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Bob Dylan to perform at the Grammy ceremony alongside Mumford & Sons and the Avett Bros.

February 9, 2011 |  5:30 pm

In the days leading up to Sunday's Grammy Awards, which Pop & Hiss will be covering live, this blog will tackle various Grammy artists, personalities, categories and just plain oddities. For even more Grammy info, check Awards Tracker and The Envelope.

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The producers of the Grammys want a show for the ages, but they also want a show for all ages — which is why Bob Dylan will be bringing his acoustic guitar to perform this weekend on the same stage as Justin Bieber, Drake and Katy Perry.

The official announcement is expected Thursday that the great bard of rock will sing at the 53rd Grammy Awards — which air Sunday on CBS — marking just his fifth performance on the show despite a recording career that dates back to the Kennedy administration. He’ll perform alongside two rising folk-rock bands whose work draws from the same well: Mumford & Sons and the Avett Brothers.

Dylan is just three months shy of his 70th birthday, but he may bump into some generational peers backstage — Barbra Streisand is scheduled to sing one of her signature 1970s hits, while Mick Jagger’s participation in a tribute to the late Solomon Burke will result in a bit of history, since the Rolling Stones frontman has never before performed on the Grammy stage.

Dylan’s first performance on the Grammys didn’t come until 1980, when he and his band were greeted with a standing ovation as they played the opening notes of “Gotta Serve Somebody.” That show was also the first Grammy broadcast produced by Ken Ehrlich, who has done every one since; Ehrlich and Neil Portnow, president of the National Academy of Recording Arts and Sciences, have been working to secure Dylan’s booking for months.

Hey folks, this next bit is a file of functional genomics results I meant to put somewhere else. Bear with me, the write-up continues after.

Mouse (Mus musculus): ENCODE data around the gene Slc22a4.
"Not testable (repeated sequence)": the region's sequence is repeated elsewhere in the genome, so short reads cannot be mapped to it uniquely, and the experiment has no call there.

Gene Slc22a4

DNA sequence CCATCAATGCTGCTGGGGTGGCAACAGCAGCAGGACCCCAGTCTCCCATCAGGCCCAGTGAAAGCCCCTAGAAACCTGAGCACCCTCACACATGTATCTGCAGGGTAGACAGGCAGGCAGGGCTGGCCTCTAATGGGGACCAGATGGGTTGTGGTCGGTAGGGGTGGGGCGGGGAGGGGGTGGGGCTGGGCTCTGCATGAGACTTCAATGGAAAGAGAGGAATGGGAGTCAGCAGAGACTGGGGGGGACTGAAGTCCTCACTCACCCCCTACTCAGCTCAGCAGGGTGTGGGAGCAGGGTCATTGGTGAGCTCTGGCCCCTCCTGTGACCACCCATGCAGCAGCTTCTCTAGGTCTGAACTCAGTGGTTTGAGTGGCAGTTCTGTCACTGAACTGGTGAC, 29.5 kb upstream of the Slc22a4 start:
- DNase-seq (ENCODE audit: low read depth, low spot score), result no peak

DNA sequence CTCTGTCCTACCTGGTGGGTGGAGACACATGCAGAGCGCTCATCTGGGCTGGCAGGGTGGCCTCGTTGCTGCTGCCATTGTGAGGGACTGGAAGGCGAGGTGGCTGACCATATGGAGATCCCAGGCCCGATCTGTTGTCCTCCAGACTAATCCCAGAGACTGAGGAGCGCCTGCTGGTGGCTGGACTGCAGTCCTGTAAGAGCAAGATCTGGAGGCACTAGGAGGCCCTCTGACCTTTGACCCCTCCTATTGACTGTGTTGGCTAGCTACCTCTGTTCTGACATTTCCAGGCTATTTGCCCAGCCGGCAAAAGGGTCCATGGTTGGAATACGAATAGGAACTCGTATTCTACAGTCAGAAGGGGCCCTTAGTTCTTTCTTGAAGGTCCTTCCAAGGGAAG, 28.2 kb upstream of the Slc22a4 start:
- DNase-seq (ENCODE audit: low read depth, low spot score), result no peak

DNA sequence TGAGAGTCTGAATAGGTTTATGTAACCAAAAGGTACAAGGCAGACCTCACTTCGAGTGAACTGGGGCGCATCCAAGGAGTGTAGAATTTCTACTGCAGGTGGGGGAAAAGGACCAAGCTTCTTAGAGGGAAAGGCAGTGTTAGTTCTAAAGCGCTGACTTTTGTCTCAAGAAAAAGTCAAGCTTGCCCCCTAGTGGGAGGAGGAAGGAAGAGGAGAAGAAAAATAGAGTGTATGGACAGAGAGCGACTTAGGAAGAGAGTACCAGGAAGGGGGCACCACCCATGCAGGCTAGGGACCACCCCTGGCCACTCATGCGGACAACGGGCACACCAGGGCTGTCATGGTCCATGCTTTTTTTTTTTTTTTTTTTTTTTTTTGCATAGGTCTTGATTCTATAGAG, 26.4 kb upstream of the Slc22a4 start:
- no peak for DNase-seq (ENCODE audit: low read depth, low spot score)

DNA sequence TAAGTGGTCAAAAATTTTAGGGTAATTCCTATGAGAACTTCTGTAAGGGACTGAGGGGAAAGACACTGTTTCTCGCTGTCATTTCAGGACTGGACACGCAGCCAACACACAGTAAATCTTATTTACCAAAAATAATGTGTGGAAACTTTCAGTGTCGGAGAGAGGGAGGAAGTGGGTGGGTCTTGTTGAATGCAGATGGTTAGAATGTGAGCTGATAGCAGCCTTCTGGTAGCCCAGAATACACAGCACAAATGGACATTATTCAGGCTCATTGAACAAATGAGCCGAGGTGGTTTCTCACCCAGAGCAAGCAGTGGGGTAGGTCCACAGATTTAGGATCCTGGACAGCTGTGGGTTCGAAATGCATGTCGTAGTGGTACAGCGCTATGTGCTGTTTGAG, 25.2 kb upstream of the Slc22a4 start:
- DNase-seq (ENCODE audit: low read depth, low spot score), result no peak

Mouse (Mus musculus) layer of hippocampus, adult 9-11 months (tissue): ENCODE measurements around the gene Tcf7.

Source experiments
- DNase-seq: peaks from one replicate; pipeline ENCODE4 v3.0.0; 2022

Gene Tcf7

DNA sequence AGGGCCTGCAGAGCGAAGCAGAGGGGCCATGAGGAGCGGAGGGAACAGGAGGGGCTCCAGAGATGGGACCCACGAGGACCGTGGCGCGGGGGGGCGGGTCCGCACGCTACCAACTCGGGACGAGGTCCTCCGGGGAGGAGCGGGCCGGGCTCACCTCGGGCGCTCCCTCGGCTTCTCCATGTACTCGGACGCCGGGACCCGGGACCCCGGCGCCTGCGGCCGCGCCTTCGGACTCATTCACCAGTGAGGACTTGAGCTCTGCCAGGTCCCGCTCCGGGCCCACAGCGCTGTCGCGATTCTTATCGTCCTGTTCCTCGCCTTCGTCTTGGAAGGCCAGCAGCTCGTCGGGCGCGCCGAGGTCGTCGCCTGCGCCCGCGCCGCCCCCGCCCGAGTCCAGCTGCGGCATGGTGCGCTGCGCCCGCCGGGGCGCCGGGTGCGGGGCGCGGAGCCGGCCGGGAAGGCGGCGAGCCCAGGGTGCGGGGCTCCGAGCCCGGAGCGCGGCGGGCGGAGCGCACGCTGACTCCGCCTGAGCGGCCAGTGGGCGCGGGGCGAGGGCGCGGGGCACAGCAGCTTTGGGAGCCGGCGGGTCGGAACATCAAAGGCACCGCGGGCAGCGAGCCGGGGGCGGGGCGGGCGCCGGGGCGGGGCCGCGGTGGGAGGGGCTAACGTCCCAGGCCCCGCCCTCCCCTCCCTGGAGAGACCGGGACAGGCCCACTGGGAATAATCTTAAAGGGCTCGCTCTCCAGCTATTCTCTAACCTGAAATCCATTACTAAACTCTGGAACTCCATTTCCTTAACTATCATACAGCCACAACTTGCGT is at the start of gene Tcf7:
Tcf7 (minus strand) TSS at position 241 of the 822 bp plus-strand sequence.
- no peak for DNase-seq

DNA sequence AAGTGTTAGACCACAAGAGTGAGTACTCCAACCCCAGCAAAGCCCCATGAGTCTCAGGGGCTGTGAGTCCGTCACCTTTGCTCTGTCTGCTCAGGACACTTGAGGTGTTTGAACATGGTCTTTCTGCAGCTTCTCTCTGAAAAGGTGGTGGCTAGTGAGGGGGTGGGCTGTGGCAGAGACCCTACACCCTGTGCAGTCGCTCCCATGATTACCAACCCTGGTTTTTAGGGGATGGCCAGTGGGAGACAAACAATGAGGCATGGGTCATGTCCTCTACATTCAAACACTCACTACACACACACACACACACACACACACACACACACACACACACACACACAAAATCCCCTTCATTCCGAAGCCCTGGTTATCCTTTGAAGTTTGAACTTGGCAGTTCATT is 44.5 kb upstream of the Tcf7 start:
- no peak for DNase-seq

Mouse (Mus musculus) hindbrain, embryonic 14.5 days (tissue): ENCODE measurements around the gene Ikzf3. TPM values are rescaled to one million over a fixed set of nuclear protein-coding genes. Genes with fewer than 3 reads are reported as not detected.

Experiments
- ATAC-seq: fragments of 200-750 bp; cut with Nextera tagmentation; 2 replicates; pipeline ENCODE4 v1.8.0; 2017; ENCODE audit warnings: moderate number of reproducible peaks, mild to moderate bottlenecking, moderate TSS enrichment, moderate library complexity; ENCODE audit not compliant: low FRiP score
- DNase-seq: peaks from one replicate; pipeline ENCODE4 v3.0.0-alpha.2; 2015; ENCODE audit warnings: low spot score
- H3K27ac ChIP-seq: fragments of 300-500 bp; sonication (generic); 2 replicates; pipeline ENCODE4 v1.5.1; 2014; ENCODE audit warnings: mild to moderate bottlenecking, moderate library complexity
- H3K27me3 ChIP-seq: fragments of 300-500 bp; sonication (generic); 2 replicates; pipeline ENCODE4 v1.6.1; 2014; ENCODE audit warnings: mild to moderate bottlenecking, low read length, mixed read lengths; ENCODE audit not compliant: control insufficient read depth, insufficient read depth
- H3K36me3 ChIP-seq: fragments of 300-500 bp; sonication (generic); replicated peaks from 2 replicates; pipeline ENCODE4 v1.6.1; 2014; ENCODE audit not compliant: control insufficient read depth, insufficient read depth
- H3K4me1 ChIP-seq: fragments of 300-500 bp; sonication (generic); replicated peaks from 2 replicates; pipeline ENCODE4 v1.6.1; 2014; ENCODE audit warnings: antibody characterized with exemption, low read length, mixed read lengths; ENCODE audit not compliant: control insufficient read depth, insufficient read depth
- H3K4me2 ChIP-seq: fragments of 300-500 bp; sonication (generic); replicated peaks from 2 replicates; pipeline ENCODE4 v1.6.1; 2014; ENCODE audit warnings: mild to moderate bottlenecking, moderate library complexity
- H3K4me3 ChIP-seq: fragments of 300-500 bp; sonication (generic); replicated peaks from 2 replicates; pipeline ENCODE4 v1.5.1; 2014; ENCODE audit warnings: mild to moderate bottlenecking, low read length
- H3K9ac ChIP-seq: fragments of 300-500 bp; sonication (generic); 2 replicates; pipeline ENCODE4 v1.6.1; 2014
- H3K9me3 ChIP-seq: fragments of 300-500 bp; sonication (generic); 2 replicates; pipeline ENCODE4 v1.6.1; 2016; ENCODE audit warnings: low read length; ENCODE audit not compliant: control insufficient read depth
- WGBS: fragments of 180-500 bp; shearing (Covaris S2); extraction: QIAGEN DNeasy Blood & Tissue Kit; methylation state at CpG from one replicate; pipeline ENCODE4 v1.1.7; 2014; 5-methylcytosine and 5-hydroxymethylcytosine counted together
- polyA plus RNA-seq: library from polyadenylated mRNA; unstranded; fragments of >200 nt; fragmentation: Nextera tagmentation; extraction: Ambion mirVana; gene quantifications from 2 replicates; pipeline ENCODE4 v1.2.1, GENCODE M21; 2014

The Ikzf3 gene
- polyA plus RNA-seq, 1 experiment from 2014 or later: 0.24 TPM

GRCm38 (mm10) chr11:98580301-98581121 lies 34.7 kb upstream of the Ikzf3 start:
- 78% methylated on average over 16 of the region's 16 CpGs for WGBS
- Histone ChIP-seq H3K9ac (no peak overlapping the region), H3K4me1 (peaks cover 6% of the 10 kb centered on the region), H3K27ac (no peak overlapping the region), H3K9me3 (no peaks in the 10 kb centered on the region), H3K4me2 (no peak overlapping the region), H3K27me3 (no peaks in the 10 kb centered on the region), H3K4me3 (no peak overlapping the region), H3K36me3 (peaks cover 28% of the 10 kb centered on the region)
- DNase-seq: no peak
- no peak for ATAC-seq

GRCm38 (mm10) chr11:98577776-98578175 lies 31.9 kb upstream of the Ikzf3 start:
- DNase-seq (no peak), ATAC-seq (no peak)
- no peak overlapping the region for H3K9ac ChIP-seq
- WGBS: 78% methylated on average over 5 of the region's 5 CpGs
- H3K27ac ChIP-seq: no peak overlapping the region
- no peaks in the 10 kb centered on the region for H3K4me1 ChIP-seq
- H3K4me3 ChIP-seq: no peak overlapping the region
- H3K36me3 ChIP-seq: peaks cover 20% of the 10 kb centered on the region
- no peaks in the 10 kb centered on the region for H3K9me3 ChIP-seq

“When you see that name and think about what it represents, those are the things that we want to be part of the show — those are things that have to be part of the show,” Ehrlich said.

This year’s show also features performances by Eminem (who leads this year’s field with 10 nominations), Arcade Fire, Lady Gaga, Miranda Lambert, Muse and Raphael Saadiq (who will partner with Jagger on the Burke sequence). The team of Yolanda Adams, Christina Aguilera, Jennifer Hudson, Martina McBride and Florence Welch, meanwhile, will salute the career of Aretha Franklin, who underwent serious surgery last year, reportedly related to a cancer diagnosis.

Ehrlich’s plan for Dylan — which, he noted, is “all subject to a certain person’s approval” — is for Dylan to perform during a three-act suite with the Avett Brothers and Mumford & Sons. The former hail from North Carolina and the latter is a British band, and Ehrlich sees a bright line connecting their music to the pioneering push by Dylan to connect folk and rock.

Mumford & Sons will perform their soaring, banjo-laced song “The Cave,” which will give way to the Avett Brothers and their pulsing folk anthem “Head Full of Doubt, Road Full of Promise.” Then comes Dylan, but Ehrlich declined to reveal what song he might sing and hinted that it had not entirely been decided.

“I don’t think either of these bands would be on a stage if it wasn’t for the music of Bob Dylan,” Ehrlich said. “I think for the harmonies alone it should be something special. You don’t know what you’ve got, what the blend is, until you see it, but I think it could be fantastic.”

It was 46 years ago that Dylan “went electric” and ushered in a new era in rock. While his Grammy history is limited, it has been memorable — it was during Dylan’s 1998 performance of “Love Sick” that a performance artist ripped off his shirt (revealing the words “Soy Bomb” written on his torso) and did a strange spastic dance while the singer continued with his number.

While many of the scheduled Grammy performances this year seem to be looking back, all five nominees for best new artist will perform on the show — which is uncommon — and Portnow says the goal is to present “the very best of today” and make connections to the past through performances and pairings.

It’s interesting to note that this installment of the show abandons the viewer-voting segments that had been added in recent years as a nod to the success of “American Idol” and the popularity of “starmaking” contests. Portnow seemed pleased to see the change, and the extra time it would permit for “keeping the focus on the world-class musicians.”
-- Geoff Boucher

Photo: Getty Images

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